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Exploring the mechanisms of the soil moisture-air temperature hypersensitive coupling regime
  • Hsin Hsu,
  • Paul A Dirmeyer,
  • Eunkyo Seo
Hsin Hsu
Princeton University

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Paul A Dirmeyer
George Mason University
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Eunkyo Seo
Pukyong National University
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High temperature extremes accompanied by drought have led to serious ramifications for environmental and socio-economic systems. Thus, improving the predictability of heat-wave events is a high priority. One key to achieving this is to better understand land-atmosphere interactions. Recent studies have documented a hypersensitive regime in the soil moisture-temperature relationship when soil dries below a critical low threshold, air temperatures increase at a greater rate as soil moisture declines. In this study, we explore the mechanisms linking low soil moisture to high air temperatures. From in-situ observations, we confirm that the hypersensitive regime acts throughout the chain of energy processes from land to atmosphere. A simple energy-balance model indicates that the cause of the hypersensitive regime is the dramatic drop in evaporative cooling that occurs when soil moisture dries to the permanent wilting point, below which latent heat flux almost ceases. Precisely how a model represents the relationship between evapotranspiration and soil moisture is found to be essential to describe the occurrence of hypersensitive regime. Thus, we advocate that climate models should ensure a realistic representation of land-atmosphere interactions to obtain reliable forecasts of extremes and climate projections, aiding the assessment of climate vulnerability and adaptation.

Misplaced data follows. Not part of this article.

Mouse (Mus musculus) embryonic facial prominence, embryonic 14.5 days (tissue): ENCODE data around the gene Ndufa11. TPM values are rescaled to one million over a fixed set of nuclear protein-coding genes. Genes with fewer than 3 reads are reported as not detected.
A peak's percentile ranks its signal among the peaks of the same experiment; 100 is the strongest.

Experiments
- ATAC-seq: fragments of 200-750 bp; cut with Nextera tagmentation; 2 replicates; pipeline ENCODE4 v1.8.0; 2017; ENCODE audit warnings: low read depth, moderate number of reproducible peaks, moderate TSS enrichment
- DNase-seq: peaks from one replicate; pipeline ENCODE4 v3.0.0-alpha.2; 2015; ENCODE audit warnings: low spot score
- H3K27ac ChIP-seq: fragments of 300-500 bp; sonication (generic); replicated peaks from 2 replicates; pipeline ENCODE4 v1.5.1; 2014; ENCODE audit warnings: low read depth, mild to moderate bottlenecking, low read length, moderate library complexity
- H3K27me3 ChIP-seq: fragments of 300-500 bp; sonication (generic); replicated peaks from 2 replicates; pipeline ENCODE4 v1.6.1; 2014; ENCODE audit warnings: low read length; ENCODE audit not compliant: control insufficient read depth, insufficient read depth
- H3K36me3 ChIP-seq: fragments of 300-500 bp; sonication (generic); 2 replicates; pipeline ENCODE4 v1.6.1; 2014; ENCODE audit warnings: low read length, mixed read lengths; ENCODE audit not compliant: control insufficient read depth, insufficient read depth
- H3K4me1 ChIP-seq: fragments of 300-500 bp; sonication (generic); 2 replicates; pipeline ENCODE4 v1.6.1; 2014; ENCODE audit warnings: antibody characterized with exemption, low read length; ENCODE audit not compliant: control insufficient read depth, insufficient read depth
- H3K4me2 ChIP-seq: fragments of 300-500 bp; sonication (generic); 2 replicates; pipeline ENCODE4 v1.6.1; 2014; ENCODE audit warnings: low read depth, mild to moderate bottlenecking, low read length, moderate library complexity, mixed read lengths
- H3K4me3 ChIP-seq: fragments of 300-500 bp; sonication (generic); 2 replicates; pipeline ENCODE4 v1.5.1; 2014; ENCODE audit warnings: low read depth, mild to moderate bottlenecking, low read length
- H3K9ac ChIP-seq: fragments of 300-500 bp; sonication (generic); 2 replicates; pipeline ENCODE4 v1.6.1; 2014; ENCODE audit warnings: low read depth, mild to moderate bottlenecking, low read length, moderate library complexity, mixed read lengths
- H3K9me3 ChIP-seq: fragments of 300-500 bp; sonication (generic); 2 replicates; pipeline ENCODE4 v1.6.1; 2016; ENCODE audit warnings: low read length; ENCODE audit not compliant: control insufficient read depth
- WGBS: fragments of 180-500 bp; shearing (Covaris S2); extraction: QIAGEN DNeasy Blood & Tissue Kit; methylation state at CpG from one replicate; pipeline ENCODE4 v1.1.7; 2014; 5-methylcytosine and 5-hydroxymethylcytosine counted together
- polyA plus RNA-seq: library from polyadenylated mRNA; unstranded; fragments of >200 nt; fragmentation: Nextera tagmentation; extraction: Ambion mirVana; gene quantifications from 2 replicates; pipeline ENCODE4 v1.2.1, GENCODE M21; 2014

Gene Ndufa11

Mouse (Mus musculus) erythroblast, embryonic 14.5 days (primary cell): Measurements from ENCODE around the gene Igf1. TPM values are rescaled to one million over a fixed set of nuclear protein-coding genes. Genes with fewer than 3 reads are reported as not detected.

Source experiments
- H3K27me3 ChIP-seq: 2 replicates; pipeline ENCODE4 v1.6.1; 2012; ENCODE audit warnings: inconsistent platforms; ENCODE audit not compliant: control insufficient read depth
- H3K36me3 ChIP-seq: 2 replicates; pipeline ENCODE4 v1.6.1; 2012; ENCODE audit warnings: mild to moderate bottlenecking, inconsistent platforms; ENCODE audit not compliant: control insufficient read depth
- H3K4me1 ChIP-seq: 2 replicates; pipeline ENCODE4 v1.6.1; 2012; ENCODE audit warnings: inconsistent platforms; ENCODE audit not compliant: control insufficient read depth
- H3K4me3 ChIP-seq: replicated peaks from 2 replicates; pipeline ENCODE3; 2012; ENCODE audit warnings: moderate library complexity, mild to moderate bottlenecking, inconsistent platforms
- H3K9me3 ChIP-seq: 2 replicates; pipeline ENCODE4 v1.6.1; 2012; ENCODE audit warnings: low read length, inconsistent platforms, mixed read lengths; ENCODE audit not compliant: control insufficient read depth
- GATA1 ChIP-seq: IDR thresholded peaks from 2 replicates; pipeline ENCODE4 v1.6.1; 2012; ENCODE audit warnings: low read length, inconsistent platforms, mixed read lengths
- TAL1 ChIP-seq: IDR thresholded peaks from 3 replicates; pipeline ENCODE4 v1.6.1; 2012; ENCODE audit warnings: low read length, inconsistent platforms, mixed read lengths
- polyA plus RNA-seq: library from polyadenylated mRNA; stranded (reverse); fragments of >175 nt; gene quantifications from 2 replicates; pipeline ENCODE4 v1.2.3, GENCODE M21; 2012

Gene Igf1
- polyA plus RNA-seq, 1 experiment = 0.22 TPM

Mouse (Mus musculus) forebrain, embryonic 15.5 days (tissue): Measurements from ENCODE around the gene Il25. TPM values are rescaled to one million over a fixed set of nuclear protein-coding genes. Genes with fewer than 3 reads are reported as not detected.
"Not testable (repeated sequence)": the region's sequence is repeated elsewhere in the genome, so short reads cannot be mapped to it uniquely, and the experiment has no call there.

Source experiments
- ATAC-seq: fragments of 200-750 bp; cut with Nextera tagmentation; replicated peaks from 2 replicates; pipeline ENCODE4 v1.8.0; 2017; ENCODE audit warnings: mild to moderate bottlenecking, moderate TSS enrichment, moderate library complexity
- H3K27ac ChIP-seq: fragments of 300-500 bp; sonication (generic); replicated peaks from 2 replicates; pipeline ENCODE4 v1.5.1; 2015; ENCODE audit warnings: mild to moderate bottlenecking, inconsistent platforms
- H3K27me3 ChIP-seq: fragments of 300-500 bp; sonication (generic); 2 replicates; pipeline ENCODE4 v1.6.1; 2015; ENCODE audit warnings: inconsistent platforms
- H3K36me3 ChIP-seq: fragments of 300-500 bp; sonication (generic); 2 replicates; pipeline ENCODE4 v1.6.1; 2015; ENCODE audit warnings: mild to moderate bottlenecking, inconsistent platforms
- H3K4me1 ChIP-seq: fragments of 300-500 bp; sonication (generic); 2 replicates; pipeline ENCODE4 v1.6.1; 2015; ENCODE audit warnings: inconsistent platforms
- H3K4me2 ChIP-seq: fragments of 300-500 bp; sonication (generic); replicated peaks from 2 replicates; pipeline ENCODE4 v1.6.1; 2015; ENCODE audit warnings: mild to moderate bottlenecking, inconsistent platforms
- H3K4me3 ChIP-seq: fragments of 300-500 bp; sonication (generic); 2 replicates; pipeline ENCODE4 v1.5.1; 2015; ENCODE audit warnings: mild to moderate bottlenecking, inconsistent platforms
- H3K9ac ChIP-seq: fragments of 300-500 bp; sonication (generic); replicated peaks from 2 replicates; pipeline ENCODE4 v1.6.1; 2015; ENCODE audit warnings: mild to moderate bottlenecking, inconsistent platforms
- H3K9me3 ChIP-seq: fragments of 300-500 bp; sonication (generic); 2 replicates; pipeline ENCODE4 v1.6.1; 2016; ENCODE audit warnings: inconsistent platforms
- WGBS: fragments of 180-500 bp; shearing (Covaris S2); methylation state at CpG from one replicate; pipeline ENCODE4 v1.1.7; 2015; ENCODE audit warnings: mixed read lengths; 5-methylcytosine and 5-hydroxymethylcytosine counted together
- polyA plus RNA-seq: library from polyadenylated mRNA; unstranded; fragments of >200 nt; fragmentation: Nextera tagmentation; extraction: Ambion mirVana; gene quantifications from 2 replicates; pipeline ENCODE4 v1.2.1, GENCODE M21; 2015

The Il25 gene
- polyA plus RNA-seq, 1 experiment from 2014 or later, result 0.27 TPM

30 Aug 2023Submitted to ESS Open Archive
11 Sep 2023Published in ESS Open Archive